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A pseudo-atoll, like an atoll, is an island that encircles a lagoon, either partially or completely. A pseudo-atoll differs from an atoll as established by several authorities, such as how it is formed (not by subsidence, nor by coral). It is considered a preferable term to "near-atoll". There is a need for rigorous definition of "pseudo-atoll" before it can be accepted as a general term.


Alexander Agassiz gave the term pseudo-atoll to "any ring-shaped reefs not formed as a result of subsidence".[1][2] while Norman D. Newell and J. Keith Rigby[3] called such reefs non-coral.[4] and "We conclude that almost-atoll should be retained as a descriptive term as defined by Davis and Tayama, and that the use of "near-atoll" as a synonym be abandoned. The value of terms such as "semi-atoll" and "pseudo-atoll" needs close examination and more rigorous definition before being generally accepted." H. Mergner yet states that micro-atolls classify as pseudo-atolls. Professor David R. Stoddart of Berkeley states an "almost-atoll" is an atoll with a central island of left over residue.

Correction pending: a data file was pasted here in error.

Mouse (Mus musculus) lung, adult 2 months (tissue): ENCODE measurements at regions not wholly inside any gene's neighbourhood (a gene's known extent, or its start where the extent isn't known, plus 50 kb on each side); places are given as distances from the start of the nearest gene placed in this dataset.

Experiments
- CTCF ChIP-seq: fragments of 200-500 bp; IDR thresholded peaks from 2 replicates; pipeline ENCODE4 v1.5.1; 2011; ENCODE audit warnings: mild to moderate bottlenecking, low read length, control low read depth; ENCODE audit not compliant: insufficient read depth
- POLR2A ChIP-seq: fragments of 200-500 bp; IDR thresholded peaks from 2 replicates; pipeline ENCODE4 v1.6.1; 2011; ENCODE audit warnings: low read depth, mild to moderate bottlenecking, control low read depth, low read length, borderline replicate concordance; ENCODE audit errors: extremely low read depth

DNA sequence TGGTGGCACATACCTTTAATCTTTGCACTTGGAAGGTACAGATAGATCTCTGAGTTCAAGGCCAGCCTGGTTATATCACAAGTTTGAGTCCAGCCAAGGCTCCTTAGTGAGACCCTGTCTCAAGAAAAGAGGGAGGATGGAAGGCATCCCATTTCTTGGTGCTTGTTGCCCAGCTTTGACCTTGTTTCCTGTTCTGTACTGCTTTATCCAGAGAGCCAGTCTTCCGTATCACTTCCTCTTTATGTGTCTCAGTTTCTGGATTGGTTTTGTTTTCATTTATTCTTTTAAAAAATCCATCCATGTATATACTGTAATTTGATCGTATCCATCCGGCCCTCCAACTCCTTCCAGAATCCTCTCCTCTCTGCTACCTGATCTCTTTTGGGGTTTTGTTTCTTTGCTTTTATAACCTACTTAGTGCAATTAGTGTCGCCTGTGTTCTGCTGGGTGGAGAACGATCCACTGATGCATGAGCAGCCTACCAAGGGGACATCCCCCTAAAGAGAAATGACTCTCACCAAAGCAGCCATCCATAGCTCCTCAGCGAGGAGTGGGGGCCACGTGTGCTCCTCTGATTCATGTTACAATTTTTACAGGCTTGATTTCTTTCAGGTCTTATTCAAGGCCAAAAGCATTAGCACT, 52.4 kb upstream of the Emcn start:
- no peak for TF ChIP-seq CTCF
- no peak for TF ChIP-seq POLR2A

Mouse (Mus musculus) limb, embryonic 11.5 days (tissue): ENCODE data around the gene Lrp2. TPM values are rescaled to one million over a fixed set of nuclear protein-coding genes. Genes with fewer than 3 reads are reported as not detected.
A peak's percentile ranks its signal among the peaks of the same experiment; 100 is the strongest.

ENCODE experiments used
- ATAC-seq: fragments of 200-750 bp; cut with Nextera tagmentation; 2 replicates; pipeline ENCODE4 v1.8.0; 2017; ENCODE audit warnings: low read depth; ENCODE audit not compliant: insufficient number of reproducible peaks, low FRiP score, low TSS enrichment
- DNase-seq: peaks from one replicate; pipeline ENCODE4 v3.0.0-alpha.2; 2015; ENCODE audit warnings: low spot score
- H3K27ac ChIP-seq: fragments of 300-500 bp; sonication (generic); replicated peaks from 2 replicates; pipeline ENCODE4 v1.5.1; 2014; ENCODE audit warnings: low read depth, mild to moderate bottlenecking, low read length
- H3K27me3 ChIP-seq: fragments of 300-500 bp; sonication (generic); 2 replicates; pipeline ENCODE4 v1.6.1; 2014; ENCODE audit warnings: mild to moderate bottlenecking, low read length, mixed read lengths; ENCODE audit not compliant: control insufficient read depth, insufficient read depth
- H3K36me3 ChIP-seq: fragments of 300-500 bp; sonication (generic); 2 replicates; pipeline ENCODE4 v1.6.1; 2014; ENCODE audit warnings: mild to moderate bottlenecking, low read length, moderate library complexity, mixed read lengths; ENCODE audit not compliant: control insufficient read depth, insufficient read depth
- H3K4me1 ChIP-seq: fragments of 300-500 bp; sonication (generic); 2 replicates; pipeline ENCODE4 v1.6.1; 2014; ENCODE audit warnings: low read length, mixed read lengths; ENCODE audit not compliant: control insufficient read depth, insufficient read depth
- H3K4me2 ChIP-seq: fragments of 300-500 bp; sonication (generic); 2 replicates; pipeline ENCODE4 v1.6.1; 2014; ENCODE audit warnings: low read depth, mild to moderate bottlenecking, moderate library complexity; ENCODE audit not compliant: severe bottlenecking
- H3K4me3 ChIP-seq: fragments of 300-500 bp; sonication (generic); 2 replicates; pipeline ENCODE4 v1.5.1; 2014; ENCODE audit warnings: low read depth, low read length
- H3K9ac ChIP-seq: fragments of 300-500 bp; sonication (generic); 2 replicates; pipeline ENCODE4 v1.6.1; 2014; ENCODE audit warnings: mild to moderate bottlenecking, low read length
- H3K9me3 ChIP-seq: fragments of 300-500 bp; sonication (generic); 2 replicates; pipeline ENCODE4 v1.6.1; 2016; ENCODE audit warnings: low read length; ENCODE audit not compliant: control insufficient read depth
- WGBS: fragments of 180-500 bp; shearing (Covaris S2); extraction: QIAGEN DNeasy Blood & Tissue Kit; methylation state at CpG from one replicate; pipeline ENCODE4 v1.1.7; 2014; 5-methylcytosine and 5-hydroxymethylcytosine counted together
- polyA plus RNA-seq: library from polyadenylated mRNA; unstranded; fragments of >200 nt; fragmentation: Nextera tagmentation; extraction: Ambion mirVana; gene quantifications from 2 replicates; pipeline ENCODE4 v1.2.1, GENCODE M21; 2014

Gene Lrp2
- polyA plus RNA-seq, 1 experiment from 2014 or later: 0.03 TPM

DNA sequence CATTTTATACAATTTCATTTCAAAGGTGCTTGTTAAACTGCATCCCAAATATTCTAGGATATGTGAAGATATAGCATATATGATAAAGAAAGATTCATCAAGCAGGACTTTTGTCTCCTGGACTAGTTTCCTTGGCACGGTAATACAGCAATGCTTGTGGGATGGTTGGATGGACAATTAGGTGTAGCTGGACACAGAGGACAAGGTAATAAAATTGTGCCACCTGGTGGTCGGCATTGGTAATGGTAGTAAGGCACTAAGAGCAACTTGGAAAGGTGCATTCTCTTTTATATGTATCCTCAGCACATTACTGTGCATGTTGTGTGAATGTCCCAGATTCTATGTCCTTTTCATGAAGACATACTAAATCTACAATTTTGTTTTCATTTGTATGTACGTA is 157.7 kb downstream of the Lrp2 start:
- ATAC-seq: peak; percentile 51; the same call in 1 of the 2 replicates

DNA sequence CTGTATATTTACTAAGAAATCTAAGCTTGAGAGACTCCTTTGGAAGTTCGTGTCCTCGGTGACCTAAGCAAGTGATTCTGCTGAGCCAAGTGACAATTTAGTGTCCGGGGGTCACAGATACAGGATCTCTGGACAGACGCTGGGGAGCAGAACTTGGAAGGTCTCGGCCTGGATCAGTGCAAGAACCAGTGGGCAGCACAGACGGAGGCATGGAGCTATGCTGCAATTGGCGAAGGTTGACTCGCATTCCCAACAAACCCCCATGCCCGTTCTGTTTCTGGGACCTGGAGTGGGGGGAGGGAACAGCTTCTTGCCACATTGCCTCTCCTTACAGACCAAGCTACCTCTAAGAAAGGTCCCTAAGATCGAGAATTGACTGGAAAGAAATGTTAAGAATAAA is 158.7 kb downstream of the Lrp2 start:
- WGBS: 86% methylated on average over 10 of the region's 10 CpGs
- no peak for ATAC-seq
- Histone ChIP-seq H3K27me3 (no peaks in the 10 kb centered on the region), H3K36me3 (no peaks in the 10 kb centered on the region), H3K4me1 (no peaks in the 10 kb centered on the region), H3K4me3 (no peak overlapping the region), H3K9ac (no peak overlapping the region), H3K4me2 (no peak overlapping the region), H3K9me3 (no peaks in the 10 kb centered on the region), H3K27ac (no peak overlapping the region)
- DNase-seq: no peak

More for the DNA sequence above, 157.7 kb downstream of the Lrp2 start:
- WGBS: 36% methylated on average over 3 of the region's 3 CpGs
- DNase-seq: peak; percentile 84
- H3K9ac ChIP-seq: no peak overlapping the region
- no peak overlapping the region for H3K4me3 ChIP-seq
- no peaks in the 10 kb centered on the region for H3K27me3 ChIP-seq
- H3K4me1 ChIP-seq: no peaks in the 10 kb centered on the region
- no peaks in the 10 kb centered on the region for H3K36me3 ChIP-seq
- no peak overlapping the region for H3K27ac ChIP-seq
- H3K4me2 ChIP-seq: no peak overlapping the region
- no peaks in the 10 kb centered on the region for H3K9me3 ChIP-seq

Dr. Edward J. Petuch, author of Cenozoic seas: the view from eastern North America, refers to pseudo-atolls as pseudoatolls with the Everglades Pseudoatoll as an example.[5]

See alsoEdit


  1. ^ Preobrazhensky, B.V. (1993). Contemporary Reefs. CRC Press. p. 31. ISBN 9789061919452. Retrieved 21 August 2014.
  2. ^ Agassiz, A., A reconnaissance of the Bahamas and elevated reefs of Cuba. Bulletin of the Museum of Comparative Zoology 26:1-203. 1894.
  3. ^ J. Keith Rigby, Associate Professor of Geological Sciences, Notre Dame University
  4. ^ Newell, N.D, Rigby, J.K., 1957, Geological studies on the Great Bahama Bank, in Regional Aspects of Carbonate Deposition: SEPM Spec. Pub. 5, p. 1572.
  5. ^ Petuch, Edward J., Cenozoic Seas: The View From Eastern North America, CRC Press; 1 edition (December 29, 2003), ISBN 0-8493-1632-4.

Further readingEdit